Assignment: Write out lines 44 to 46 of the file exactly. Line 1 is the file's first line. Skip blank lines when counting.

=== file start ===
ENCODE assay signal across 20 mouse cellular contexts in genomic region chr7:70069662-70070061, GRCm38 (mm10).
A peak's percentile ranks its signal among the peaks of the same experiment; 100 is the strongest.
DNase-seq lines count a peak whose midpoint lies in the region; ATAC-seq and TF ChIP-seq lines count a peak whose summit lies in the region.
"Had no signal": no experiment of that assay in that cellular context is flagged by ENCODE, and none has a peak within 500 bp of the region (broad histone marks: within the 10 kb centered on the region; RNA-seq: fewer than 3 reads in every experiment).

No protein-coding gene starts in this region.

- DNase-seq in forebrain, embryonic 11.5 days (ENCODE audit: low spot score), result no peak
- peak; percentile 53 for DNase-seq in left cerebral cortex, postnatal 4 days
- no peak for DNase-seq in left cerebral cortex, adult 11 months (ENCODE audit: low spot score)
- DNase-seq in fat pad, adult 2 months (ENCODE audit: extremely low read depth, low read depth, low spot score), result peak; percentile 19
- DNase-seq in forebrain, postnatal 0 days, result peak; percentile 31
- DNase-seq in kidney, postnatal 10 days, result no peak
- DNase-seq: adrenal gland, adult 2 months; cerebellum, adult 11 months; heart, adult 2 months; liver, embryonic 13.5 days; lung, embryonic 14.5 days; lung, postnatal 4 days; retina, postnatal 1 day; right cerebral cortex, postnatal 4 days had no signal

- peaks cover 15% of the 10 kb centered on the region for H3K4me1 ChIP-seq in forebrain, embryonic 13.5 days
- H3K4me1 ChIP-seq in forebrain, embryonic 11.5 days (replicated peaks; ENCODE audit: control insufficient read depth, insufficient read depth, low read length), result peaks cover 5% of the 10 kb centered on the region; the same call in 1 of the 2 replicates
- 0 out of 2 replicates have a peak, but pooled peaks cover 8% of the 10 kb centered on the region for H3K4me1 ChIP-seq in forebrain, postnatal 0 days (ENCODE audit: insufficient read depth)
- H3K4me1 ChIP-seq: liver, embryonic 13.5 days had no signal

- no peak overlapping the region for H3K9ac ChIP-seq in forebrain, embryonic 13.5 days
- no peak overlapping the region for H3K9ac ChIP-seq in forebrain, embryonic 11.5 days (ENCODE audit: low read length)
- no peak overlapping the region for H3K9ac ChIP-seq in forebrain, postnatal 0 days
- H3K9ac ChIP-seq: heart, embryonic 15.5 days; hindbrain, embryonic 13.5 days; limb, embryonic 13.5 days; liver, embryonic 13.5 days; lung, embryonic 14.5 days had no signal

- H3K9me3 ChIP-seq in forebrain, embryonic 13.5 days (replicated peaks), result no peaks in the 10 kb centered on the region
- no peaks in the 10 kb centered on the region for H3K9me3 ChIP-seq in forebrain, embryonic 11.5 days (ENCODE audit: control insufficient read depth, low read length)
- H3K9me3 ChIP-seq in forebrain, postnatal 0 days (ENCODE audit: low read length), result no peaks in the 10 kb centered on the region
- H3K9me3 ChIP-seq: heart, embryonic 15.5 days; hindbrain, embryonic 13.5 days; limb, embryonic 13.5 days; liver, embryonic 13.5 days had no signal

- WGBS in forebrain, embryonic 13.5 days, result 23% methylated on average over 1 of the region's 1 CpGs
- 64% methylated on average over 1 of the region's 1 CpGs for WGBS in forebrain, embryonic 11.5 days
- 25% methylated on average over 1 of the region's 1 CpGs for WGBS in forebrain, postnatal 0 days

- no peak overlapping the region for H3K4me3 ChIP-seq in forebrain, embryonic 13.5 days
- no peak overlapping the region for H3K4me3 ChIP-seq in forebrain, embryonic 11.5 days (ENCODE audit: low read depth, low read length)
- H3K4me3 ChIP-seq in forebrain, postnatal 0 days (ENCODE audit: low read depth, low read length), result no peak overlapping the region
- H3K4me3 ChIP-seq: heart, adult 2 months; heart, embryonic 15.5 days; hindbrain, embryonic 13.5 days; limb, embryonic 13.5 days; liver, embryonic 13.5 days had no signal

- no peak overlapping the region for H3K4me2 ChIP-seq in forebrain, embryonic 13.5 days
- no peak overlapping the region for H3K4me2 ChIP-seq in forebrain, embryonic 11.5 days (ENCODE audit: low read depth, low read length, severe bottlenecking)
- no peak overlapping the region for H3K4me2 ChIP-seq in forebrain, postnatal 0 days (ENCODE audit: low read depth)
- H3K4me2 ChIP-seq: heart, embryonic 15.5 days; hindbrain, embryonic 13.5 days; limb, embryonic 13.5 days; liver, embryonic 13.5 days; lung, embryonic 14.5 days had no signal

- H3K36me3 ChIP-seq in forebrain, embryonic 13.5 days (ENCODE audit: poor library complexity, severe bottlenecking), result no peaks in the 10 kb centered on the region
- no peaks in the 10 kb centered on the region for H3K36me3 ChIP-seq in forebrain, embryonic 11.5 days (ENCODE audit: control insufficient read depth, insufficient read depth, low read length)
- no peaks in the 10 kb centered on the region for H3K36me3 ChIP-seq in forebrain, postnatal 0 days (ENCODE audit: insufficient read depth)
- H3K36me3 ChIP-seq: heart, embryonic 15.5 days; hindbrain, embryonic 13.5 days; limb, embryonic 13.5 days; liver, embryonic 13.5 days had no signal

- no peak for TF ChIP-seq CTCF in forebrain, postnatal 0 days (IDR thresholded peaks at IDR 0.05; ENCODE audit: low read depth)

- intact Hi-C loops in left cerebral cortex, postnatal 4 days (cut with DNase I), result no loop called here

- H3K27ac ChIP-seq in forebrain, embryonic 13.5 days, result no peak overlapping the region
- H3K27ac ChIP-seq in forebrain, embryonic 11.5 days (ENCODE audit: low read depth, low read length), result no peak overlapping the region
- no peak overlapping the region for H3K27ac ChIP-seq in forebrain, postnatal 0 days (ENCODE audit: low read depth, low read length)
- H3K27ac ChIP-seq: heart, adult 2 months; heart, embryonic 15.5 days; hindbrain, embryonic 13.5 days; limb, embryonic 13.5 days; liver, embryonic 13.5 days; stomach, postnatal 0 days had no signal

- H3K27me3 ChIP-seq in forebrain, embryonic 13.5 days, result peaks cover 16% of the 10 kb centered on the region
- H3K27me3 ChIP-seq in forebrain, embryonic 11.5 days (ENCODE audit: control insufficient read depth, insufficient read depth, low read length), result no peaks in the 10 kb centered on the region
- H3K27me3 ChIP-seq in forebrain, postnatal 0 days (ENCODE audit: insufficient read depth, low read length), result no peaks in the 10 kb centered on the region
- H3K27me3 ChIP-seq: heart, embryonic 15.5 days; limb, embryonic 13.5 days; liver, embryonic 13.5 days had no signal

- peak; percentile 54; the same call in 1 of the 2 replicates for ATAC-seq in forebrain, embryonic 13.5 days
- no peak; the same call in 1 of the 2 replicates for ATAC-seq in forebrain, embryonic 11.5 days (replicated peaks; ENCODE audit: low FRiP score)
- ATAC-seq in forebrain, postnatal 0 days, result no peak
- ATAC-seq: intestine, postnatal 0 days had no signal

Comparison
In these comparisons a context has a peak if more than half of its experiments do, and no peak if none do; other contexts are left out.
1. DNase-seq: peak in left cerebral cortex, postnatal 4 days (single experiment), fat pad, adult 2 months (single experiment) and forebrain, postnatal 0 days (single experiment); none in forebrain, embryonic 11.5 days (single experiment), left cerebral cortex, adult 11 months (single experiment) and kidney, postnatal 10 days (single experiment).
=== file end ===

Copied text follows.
- no peak overlapping the region for H3K27ac ChIP-seq in forebrain, postnatal 0 days (ENCODE audit: low read depth, low read length)
- H3K27ac ChIP-seq: heart, adult 2 months; heart, embryonic 15.5 days; hindbrain, embryonic 13.5 days; limb, embryonic 13.5 days; liver, embryonic 13.5 days; stomach, postnatal 0 days had no signal

- H3K27me3 ChIP-seq in forebrain, embryonic 13.5 days, result peaks cover 16% of the 10 kb centered on the region